• We wonder why no routes in the BNR make use of Alewife Brook Parkway or McGrath Highway (soon to become a nice wide boulevard, perfect for north-south bus-only lanes). As we mentioned in our comments last summer, Somerville has long suffered from insufficient north-south connections between the major bus routes (and now the GLX). Although many north-south streets in the city are not busable due to the hill grades, we recommend that the BNR team explore possible routes on Washington St. and Medford St., incorporating Cedar St. in a route that connects with Ball Square, and adding one or more routes on McGrath Highway. Regarding Alewife Brook Parkway, as we also recommended last summer, buses traveling directly to Dilboy could save hundreds of car trips every week and deliver children and adults safely to the Stadium, turf and grass fields, tennis and basketball courts, swimming pool, and to the Mystic River paths there. In addition to carrying riders to Dilboy stadium and pool, Alewife Brook Parkway could provide a link between the future Route 16 Green Line station and Alewife Red Line station and the neighborhoods of West Somerville, East Arlington, and Medford.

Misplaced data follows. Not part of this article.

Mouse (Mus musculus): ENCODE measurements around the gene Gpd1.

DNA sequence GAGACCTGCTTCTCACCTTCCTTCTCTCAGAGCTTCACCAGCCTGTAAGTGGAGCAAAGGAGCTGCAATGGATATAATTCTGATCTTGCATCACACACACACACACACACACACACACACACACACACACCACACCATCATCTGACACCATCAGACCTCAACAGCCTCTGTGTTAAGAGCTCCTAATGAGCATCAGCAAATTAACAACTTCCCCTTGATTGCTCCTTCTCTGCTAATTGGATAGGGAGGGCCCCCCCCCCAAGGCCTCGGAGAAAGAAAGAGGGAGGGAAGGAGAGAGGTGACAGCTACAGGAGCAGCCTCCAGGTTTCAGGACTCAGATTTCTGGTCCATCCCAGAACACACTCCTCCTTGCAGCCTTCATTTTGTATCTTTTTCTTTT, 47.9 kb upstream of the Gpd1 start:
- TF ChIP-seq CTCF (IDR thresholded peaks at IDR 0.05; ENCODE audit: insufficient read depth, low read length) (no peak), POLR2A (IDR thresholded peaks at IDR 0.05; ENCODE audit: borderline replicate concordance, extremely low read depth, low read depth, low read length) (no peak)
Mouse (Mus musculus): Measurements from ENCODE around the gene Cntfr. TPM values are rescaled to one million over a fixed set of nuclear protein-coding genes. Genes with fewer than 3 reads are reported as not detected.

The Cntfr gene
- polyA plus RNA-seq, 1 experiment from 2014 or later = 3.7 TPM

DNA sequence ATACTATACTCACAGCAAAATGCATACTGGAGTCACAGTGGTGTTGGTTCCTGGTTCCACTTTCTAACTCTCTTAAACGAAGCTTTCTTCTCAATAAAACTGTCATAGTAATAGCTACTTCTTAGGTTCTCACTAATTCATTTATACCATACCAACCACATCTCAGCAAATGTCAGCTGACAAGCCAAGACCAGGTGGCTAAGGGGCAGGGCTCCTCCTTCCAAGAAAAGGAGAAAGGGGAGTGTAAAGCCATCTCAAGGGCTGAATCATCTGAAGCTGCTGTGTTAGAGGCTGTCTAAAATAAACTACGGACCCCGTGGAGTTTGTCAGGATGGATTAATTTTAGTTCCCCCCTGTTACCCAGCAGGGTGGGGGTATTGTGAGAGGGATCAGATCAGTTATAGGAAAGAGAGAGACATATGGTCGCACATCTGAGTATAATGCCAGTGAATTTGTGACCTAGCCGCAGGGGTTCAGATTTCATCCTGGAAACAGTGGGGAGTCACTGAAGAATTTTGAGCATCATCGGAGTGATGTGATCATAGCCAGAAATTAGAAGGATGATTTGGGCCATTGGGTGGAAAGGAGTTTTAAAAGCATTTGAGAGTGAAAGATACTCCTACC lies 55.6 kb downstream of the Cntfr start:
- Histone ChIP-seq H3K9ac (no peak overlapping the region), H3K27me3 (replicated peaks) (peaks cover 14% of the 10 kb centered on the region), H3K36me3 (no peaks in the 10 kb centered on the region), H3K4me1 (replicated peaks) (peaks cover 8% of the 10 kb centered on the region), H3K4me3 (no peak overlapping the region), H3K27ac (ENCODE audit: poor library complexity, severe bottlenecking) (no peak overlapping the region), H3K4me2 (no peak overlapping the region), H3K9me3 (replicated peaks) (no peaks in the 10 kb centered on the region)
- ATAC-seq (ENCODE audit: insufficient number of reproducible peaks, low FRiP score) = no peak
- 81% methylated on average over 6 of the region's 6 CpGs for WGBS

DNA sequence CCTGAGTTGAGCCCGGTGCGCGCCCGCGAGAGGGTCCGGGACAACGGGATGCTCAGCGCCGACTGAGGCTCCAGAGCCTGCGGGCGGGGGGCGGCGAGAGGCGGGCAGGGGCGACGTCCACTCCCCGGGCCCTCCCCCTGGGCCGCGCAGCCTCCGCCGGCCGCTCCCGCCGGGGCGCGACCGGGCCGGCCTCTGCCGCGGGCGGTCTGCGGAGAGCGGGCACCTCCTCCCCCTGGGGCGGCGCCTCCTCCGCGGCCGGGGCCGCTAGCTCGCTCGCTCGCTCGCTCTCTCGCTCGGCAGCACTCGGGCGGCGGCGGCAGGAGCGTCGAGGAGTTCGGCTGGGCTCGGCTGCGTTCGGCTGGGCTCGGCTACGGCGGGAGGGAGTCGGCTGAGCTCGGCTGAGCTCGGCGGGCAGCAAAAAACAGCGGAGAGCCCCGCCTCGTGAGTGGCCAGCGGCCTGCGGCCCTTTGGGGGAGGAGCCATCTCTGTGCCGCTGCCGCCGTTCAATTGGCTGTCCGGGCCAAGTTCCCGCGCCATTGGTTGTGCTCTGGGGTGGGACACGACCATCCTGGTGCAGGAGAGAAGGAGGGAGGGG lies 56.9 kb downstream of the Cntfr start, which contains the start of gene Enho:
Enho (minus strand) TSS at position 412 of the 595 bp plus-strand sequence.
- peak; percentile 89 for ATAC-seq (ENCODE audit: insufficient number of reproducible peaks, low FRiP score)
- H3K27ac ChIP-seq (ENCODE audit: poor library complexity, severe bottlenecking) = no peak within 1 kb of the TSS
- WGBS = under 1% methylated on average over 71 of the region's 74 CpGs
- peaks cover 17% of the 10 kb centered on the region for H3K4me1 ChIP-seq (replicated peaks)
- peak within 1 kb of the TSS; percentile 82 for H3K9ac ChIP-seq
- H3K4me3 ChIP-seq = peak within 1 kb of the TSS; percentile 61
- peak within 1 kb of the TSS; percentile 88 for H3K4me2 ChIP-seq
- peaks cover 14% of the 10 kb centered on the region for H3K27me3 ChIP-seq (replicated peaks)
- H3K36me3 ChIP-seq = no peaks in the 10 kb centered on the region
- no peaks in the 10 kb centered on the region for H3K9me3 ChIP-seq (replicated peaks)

• The Mystic Ave EJ community is still pretty isolated from the rest of Somerville in this revised plan. The 95 bus, the only route in that neighborhood, runs from Arlington Ctr to Sullivan Sq. Please consider some crosstown routes to connect it to Davis and Union Sq in a one-seat trip.
  • We urge the MBTA to commit to revisit these bus route decisions within 5 years, due to the quick pace of development in Somerville. The lack of any bus routes on Washington St. and McGrath, two streets that will see massive redevelopment in the coming years warrants this. We should not have to wait another 50 years to get buses on those streets.
  • Finally, we agree with the sentiments Rep. Mike Connolly expressed during the November 2nd MBTA public meeting on the latest BNR regarding slowing down the approval process for this new draft so that communities can spend some time examining the changes and their impacts. We also agree with Rep. Connolly’s request to provide at least 90 days public notice before eliminating or changing an existing route.

Thanks again for your hard, thoughtful work on the redesign of the bus network in Somerville.